Contextual Data Modeling - An Emerging Technology Moves Ahead

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A new type of PC software, Reason, has been improved. Reason supports a brain-centric process for analyzing small sets of data about almost anything. It is for individuals who engage in analysis, research, investigation, and even planning and monitoring. The process, contextual data modeling, exclusively embodies much, but not all, of the firm's patented technology. The market potential may exceed the firm's capacity.

...the genius of your methodology

Reason, an innovative PC program with unique contextual capabilities, has been enhanced. Execware's patented technology supports an analytic process named contextual data modeling (CDM) that helps individuals extract more information from a small data set than can be perceived by other means. The user's brain rather than the software is the center of CDM. An emailed comment from a cognitive scientist, quoted more fully on the Execware website, closes with "...the genius of your methodology".

Reason is a thinking tool for people engaged in analysis, research, investigation, and even planning and monitoring. Human reasoning controls the software to help users make the most sense out of the many 'things' they deal with. Those things, called 'items' in Reason, are listed on self-designed dynamic data tables. Sorting manually to see, for example, the 120 permutations, i.e. column arrangements, of a 5-column table is clearly impractical. Patented automatic sorting makes easy the examination of every possible permutation.

Viewing every permutation ensures the Reason user of not missing any significant relationships, good or bad, in the varying patterns of parameter values and in different sequences of the item names. Robert Listou, president of Execware, said that only after a demonstration of automated sorting did the U. S. Patent Office recognize its practical value. Reading about it, said Listou, cannot substitute for experiencing it.

The Reason user can also quickly see much more data about an item than is visible on the data table. Clicking an item name on the data table opens the 'item screen' that was used to enter the item's data into Reason. It contains an expandable field that can hold about a page of text. Names of related items entered by the user in a list can be clicked to open their item screens. Newly released Reason 1.1 adds to the item screen 3 short fields called 'markers'. The user can enter characters or colors for visual reference while browsing, automatically at a selected speed, a virtual pile of the item screens of all the items listed on the data table.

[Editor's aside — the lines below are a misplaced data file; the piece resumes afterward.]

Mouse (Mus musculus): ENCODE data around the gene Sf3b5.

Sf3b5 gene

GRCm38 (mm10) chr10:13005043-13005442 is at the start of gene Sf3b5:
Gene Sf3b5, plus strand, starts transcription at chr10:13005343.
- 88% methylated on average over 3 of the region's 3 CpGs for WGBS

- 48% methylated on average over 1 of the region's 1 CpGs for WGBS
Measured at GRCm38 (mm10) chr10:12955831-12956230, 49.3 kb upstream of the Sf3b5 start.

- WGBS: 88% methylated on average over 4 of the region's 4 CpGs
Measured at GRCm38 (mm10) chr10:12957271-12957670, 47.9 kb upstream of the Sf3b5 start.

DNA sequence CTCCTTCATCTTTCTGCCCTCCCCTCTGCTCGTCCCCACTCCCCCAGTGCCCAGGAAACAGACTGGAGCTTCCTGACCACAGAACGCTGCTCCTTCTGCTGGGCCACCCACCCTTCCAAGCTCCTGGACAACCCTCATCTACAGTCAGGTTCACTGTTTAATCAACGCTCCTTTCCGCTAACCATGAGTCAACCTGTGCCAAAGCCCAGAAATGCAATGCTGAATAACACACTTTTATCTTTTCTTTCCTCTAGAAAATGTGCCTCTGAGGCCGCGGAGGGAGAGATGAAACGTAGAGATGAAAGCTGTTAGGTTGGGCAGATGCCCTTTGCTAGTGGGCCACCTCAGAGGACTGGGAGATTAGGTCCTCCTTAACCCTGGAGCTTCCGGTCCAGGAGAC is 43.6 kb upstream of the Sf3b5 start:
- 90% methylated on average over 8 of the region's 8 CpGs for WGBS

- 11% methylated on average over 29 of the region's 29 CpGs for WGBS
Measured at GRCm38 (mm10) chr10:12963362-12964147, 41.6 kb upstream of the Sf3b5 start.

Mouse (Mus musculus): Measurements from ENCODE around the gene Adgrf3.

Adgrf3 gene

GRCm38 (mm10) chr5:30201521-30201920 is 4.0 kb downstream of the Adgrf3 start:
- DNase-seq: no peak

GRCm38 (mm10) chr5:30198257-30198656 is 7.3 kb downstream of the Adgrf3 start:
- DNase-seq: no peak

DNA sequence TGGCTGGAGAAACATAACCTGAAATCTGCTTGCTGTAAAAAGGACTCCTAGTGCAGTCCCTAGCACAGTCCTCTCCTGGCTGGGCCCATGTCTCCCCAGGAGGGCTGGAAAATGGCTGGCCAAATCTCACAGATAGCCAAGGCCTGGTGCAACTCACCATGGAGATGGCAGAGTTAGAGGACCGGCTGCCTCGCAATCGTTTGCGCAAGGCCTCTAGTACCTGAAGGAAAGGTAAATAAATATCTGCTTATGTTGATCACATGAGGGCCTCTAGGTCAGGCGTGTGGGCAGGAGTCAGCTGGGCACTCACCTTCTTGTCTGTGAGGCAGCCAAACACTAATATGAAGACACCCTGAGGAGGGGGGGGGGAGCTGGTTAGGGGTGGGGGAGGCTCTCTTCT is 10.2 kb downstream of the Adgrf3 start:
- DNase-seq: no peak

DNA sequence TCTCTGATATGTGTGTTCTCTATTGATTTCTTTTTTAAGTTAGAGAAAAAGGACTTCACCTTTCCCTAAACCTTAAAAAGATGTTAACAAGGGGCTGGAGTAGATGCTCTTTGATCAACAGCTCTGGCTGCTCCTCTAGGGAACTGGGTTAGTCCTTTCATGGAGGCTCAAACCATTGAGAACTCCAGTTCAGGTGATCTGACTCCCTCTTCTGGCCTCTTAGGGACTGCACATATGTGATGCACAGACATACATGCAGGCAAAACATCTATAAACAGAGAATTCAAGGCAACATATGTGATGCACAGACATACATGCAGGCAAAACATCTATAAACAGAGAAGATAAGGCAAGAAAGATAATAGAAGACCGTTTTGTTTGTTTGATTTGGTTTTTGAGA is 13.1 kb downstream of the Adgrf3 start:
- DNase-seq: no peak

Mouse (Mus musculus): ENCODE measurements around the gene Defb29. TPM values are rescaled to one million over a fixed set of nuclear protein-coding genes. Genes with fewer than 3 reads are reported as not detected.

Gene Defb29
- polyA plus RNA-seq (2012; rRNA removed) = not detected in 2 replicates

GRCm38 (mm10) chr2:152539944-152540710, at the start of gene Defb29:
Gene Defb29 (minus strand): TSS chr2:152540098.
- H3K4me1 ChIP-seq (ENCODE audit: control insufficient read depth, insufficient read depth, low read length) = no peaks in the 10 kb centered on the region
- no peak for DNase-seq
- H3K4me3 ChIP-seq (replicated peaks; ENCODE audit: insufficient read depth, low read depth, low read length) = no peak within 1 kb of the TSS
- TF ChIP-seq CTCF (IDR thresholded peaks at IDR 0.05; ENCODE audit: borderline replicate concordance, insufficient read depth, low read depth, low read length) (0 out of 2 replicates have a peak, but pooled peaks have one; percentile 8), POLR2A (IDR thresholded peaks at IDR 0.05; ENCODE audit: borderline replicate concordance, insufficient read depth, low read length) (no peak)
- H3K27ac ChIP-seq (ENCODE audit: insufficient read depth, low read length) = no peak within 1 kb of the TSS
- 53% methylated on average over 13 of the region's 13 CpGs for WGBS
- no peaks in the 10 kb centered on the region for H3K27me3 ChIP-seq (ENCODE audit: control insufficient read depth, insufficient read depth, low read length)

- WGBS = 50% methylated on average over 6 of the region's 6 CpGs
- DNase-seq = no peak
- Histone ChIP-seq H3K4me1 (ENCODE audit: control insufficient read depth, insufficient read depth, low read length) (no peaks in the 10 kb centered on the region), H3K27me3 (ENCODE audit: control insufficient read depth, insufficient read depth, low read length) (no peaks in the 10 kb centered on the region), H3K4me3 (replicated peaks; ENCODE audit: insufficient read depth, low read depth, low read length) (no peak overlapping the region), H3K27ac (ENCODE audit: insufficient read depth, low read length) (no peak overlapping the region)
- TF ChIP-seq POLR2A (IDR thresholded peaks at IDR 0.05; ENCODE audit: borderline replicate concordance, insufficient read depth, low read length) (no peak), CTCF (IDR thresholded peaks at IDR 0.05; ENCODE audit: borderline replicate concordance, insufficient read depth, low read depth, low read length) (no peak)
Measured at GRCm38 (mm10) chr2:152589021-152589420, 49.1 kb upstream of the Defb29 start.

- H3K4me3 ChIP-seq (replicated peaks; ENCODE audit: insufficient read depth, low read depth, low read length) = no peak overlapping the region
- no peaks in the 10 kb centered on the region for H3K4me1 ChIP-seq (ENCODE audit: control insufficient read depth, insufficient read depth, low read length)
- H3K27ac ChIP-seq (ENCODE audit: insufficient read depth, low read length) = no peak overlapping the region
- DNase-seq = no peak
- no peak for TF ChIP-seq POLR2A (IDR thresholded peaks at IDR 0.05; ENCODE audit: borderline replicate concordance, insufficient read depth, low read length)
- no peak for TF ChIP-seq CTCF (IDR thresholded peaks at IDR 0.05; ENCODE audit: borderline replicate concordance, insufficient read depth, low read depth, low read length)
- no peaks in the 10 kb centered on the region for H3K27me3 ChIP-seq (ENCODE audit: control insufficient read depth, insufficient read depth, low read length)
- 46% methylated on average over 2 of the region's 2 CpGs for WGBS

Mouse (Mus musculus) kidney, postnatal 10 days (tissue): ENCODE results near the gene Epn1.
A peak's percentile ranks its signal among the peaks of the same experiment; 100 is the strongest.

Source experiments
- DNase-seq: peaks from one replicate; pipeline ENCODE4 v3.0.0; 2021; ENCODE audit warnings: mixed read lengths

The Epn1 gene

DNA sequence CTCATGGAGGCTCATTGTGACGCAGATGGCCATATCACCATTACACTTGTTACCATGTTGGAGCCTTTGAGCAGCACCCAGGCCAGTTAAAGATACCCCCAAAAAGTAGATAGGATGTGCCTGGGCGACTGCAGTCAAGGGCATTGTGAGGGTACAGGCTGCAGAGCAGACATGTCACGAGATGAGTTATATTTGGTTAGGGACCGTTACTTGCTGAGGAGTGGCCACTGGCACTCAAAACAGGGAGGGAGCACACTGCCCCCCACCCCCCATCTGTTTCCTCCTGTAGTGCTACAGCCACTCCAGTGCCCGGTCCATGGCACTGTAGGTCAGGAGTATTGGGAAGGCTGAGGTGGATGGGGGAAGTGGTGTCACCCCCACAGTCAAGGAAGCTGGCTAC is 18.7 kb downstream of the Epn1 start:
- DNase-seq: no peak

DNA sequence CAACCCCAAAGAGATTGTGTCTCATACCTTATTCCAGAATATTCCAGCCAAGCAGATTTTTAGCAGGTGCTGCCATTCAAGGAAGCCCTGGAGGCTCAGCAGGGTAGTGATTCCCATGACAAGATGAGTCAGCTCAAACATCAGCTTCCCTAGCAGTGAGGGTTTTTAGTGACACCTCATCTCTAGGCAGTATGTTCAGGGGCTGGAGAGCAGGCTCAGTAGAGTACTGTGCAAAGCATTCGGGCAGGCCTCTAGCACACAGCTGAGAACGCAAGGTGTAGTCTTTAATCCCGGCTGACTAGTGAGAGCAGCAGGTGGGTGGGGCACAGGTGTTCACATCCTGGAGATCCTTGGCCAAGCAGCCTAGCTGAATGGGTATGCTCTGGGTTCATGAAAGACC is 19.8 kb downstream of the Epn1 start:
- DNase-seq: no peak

Content of data tables and item screens can be quickly modified with in-place editing, coloring text and backgrounds. That and automated sorting are components of the 'modeling' in CDM, a concept originated by Listou and so named in one his patents. CDM can be easily learned, by intuitively modeling the furnished sample dataset, or doing so using the accompanying tutorial.

Speed is essential to CDM because of how the brain works. Spontaneous reasoning by the user's mind evaluates what is perceived in the 'context' of that person's knowledge, experience, and skills, all in subconscious long term memory. Intuition and imagination then help the short term working memory generate ideas for change and present them to the conscious mind to evaluate. To accommodate the short term of working memory, Reason allows the user to make changes at close to the speed of thought.

Reason 1.1 has been released at Execware, where a slide presentation explains CDM. Available free at that website is a fully functional trial Reason. Its only limitation is the size of its sample dataset that can edited to become data from the user's work.

Listou said other patented CDM functions not yet programmed may lead Execware, a veteran-owned home office small business, to consider alliances, licensing, or acquisition to reinforce commercialization.


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Robert. Listou
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